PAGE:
Understanding the Neural Mechanisms that Control Swimming Speed in Zebrafish Larvae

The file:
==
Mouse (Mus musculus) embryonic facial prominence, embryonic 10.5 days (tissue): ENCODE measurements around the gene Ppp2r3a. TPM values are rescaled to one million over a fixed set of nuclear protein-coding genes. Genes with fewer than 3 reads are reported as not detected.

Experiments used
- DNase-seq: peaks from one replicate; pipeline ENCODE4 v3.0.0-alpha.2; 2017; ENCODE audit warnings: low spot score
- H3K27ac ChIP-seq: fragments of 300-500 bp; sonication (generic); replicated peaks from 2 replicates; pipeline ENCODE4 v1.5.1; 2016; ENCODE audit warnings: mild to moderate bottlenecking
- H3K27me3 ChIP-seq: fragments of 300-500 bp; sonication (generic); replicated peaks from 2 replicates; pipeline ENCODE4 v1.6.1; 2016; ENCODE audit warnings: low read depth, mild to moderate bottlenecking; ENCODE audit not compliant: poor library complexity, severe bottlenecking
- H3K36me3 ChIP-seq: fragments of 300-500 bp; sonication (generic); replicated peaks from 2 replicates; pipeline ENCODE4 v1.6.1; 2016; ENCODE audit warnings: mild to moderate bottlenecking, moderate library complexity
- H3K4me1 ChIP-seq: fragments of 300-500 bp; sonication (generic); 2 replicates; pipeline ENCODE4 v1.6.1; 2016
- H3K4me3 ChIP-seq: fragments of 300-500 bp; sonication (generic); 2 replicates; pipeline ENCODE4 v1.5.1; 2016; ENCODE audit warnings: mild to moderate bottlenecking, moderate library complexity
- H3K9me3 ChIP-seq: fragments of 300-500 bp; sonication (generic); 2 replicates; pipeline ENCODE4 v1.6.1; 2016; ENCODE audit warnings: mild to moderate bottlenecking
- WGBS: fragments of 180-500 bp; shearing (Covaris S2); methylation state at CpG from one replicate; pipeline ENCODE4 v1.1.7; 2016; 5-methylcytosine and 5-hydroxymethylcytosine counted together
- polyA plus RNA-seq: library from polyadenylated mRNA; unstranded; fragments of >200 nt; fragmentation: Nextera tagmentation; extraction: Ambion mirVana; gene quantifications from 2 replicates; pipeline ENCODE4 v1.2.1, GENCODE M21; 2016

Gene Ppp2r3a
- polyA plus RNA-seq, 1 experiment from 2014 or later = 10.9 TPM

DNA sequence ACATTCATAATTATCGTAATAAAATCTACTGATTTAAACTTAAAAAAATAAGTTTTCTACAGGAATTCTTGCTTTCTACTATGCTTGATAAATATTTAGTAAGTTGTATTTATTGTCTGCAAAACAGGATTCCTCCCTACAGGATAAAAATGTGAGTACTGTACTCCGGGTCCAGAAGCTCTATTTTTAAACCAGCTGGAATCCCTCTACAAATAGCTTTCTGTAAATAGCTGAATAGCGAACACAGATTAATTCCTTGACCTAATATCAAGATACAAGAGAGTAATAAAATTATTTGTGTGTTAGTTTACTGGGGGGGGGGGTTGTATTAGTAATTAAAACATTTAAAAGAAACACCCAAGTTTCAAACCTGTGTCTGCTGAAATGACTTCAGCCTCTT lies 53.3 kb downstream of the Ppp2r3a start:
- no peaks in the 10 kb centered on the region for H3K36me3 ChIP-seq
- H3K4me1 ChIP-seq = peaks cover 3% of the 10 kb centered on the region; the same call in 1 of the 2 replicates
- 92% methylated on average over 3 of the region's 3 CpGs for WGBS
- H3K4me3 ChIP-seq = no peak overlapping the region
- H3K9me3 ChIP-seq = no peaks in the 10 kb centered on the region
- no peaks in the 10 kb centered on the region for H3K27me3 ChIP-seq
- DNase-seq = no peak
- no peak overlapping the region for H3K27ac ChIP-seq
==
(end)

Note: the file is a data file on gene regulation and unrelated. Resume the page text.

Animals often use distinct gaits to move at different speeds, and this requires the engagement of distinct neural circuits. Zebrafish larvae use different motor patterns, and recruit different spinal interneurons, during slow and fast swimming. Currently, it is not known how the brain computes desired speed or relays this information to the spinal cord. We have developed a system to perform high-speed online analysis of tail kinematics in freely swimming fish, while presenting visual stimuli. We find that zebrafish will adjust their swim speed to track different moving patterns, and they do this by switching between two discrete motor patterns. We intend to discover the neural substrates responsible for this behaviour by imaging whole brain neural activity in restrained fish, during visually evoked swimming at different speeds in a closed-loop virtual reality environment. By thoroughly investigating the mechanisms of speed control in zebrafish larvae, from visual inputs to spinal circuits, we hope to uncover general principles of vertebrate locomotor control.

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